Wednesday, May 21, 2008

The Indescribable Collision

Can't go forward; can't go backward; can't stand still; can't sit in the corner when you're in a round room. Now what?

"The brutally frank answer is that we're stuck, and we're stuck in several ways," Gates told the defense subcommittee of the Senate Appropriations Committee.


Gates said that he favors closing the detention center [at Guantanamo Bay], which currently holds about 270 detainees, but that a number of problems stand in the way.

For one, Gates said, there are about 70 detainees ready for release whose home governments either will not accept them or may free them after they return.


Gates said there were also several detainees who cannot be freed but who are also ineligible for prosecution under the military courts set up by the Bush administration. Gates did not elaborate on why those detainees would not be charged.

"What do you do with that irreducible 70 or 80, or whatever the number is, who you cannot let loose but will not be charged and will not be sent home?" Gates asked.

Furthermore, he said, there are lots of obstacles to overcome in order to send the detainees to U.S. prisons.

"We have a serious 'not in my backyard' problem. I haven't found anybody who wants these terrorists to be placed in a prison in their home state," he said.
One of the favorite paradoxes is the paradox of an omnipotent god, i.e.: could such a god create a boulder too heavy for the god to lift? Can there be, in other words, an unstoppable force and an immovable object, and what happens if they meet?

So what if we built a prison nobody wants, housed in it prisoners nobody wants back, and yet they are prisoners we cannot keep and perhaps should never have detained? What then? The most interesting problem here is that the people who created this problem, bear no responsibility for solving it. Congress must fund the Gitmo prison, or close it; the Defense Department must administer it and staff the guards there, or abandon it. There is no question some of the prisoners should not be there, and none of them were taken captive according to national or international laws. This was completely the action of a rogue state. But people don't stop being people simply because you lose interest in the symbols you once tried to make of them. They don't go conveniently away when the morning headlines shift from them. And what of those responsible for this disaster?

All moved on, muttering excuses or offering no apologies at all. What accountability will they face? What will a President Obama do about them (the answer if the question is President McCain is obvious on its face)? Nothing. He will do nothing. The great genius of the American system is its ahistoricity, we have been told for generations. We don't punish the past, we don't hold the historic grudges we claim to see in European, and now Middle Eastern, history. It has been the great genius of our system, we were told. It is now the reason the worst criminals will walk free.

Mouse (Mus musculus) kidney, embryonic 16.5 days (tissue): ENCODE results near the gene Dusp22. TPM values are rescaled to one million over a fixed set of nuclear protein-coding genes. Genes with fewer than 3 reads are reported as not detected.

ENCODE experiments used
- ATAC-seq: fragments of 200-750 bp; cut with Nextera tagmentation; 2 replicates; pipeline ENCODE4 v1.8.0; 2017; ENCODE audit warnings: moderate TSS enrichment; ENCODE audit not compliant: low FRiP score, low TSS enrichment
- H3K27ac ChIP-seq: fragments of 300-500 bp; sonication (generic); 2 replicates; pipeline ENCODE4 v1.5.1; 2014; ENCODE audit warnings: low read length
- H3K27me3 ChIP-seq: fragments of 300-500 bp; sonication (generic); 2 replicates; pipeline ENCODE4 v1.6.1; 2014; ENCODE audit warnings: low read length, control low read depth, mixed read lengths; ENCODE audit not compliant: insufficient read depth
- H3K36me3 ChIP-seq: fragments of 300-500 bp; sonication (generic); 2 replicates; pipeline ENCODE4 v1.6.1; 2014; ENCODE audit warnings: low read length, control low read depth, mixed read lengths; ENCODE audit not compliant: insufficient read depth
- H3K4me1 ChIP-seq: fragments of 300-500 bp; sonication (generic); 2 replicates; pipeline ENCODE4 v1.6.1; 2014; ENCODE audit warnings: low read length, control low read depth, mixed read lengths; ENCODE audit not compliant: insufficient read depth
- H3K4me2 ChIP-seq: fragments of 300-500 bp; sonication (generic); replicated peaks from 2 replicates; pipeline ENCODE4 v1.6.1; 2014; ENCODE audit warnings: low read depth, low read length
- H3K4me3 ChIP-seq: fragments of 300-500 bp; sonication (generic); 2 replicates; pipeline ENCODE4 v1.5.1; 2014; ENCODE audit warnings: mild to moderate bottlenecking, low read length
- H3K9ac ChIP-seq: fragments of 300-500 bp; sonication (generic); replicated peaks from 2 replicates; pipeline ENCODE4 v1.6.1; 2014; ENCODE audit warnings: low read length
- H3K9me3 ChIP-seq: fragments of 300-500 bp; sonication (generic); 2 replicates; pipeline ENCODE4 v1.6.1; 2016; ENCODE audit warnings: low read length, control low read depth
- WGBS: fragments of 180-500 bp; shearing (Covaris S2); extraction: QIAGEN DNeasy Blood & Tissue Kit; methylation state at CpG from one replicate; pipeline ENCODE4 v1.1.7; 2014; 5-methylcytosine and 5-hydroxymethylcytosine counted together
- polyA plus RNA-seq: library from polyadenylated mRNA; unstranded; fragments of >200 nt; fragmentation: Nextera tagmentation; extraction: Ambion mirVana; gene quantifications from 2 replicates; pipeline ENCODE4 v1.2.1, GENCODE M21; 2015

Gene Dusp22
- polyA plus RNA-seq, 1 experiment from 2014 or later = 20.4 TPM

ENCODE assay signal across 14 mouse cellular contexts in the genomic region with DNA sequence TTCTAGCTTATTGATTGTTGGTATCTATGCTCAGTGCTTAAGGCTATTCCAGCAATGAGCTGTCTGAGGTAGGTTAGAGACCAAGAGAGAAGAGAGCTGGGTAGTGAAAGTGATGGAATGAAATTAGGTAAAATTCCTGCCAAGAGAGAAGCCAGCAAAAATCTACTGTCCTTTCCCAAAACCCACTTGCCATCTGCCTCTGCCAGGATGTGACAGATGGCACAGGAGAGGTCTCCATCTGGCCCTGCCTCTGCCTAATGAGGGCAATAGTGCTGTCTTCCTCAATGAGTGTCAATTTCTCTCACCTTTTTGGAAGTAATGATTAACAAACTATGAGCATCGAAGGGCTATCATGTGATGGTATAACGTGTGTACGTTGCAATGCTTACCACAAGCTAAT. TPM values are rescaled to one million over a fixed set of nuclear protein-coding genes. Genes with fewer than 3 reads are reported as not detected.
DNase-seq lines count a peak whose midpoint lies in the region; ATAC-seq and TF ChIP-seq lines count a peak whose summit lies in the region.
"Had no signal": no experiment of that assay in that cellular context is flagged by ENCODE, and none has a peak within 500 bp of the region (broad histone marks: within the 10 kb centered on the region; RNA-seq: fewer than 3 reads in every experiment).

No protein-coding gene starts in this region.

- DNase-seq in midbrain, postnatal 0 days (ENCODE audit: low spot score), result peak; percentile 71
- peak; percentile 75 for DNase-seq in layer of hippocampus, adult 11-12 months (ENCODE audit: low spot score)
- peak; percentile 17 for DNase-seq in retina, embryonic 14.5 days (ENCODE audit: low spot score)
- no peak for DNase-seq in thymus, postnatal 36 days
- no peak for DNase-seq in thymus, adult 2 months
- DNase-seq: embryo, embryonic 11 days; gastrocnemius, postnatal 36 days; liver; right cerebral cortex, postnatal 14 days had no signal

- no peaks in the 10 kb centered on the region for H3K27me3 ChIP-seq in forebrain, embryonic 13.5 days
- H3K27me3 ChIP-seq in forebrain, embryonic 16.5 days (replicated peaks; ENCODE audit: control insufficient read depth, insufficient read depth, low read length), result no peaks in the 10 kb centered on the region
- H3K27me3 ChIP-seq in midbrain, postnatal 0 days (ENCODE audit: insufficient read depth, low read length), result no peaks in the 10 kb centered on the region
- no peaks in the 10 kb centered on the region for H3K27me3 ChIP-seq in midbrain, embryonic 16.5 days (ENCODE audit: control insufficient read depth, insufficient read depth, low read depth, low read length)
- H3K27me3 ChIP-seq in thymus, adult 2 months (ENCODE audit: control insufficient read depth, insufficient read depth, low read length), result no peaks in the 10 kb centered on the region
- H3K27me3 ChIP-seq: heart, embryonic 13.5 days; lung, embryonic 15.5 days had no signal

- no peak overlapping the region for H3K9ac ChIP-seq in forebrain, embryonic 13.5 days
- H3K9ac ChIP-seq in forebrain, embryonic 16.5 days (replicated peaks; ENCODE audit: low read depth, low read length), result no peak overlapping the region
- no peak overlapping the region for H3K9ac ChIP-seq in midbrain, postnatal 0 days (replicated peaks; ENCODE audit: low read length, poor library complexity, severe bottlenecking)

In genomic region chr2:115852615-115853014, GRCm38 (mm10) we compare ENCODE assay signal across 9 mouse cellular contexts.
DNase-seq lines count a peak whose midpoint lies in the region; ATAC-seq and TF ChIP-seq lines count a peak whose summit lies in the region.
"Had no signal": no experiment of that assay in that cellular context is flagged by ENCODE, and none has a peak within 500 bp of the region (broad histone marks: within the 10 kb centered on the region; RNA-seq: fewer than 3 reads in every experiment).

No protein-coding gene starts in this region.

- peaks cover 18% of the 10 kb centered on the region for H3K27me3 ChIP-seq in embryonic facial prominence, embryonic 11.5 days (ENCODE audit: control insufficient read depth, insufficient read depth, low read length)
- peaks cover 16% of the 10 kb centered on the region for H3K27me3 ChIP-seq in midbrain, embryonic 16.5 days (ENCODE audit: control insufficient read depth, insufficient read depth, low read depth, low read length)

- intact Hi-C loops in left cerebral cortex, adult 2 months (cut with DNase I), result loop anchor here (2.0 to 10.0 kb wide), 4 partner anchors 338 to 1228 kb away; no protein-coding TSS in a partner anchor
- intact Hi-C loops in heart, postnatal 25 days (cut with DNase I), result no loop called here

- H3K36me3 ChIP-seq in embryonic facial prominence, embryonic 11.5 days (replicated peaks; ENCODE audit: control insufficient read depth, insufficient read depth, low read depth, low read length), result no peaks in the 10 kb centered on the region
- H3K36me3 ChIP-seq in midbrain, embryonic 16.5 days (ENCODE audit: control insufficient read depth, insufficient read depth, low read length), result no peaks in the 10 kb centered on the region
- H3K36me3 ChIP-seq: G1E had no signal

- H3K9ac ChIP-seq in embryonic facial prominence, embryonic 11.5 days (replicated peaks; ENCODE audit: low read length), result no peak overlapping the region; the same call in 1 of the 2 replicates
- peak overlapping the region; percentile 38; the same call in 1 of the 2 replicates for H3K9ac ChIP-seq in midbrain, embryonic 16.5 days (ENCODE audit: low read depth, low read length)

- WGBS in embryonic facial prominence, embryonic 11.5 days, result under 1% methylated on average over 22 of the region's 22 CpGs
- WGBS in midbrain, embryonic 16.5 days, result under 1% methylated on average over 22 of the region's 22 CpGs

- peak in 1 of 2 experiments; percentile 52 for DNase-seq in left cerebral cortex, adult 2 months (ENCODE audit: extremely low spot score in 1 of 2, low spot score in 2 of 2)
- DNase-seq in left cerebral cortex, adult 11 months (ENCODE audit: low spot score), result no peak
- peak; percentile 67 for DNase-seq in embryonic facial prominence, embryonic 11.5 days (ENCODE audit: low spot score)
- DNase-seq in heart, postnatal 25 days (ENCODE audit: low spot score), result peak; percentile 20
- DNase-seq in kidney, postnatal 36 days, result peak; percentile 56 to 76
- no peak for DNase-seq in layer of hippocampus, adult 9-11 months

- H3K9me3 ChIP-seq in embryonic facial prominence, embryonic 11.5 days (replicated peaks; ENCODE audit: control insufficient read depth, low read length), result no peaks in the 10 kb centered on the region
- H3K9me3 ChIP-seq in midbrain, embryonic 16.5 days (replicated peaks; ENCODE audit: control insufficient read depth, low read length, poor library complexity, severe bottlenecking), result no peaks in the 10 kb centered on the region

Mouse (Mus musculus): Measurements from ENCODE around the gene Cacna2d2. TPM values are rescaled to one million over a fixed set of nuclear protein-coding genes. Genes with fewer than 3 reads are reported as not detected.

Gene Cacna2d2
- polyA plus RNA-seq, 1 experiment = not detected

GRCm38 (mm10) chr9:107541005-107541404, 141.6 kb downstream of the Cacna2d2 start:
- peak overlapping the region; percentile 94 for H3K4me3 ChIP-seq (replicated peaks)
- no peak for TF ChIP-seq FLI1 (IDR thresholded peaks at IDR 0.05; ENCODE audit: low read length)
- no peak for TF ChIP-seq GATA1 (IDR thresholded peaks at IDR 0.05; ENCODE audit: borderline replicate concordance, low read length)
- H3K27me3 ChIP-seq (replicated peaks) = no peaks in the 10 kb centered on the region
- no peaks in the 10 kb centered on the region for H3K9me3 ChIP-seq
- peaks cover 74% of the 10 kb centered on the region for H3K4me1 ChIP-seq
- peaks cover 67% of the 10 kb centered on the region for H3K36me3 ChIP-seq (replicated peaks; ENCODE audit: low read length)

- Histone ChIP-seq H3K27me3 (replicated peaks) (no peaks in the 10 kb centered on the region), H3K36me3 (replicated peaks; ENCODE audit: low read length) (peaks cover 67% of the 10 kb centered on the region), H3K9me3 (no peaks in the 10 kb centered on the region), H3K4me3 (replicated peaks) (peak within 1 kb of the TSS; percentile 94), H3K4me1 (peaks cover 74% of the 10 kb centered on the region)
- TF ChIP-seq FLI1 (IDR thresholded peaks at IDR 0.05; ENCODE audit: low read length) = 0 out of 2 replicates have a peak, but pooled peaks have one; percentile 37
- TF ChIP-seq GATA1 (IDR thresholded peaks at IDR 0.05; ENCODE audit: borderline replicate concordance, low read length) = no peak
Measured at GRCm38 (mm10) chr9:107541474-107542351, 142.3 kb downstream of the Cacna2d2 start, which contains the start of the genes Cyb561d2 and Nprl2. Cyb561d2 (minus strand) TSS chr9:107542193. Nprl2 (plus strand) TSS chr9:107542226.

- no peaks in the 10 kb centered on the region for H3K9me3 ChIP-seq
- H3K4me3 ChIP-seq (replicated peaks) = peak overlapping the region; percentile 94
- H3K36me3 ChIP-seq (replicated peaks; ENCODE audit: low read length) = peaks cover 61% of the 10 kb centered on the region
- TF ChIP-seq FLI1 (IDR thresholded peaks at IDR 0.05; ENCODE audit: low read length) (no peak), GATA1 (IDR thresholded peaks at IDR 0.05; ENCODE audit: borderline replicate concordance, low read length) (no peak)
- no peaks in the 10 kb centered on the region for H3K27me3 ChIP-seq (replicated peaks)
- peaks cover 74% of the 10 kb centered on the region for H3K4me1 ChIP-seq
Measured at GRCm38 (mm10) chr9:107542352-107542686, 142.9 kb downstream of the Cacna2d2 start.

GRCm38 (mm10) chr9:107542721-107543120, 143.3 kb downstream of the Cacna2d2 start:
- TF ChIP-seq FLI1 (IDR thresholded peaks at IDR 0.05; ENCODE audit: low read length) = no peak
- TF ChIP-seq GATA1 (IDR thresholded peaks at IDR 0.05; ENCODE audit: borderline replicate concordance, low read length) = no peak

What good, then, is a criminal justice system? I ask the question quite seriously: what good is it at all? It imprisons the poor, the powerless, the weak, the undefended. And it excuses the powerful, the wealthy, the self-important, the true monsters of our age, of every age; of any age.

When Jesus told his disciples to visit the prisoner, we comfort ourselves with thinking they were illegally and improperly imprisoned, because the Roman empire was an illegal and improper imposition of political will over a subjugated people; it held its power and control by force of arms, not as an expression of popular will. When Jesus says he has come to set the prisoner free, we comfort ourselves with thinking he meant spiritual imprisonment, and since we will never see the inside of a prison, we are quite sure he means us, and the cage of our complacencies and cares. But what if the fundamentalists are right about this much, and he meant what he said literally?

Even the fundamentalists don't take those words that seriously. What if they did, though? And why do we continue to trust our government to provide for our security, when they are so clearly incapable and uninterested in doing so? The alternative is not isolation and ammunition hoarding and mad defiance of the social order fed by paranoid schemes involving black helicopters and world governments. The alternative is to reconsider what government really means, and what is really supplies, and how much we can really expect it to do.

We never expected it to do this; but now it has. We never expected to face this dilemma; but now we do. We may even expect our new political leaders to find wisdom and solve these horrendous problems, to fix these nightmarish horrors. But if they do, how will they do it? We seem to be stuck going backward. What power, what rationale, what political position, what ideology or idea or hope, will make us move forward?

Is there an unstoppable force that can be brought to bear on this immovable object? If so, what will it be? What is the way forward? And who offers it?

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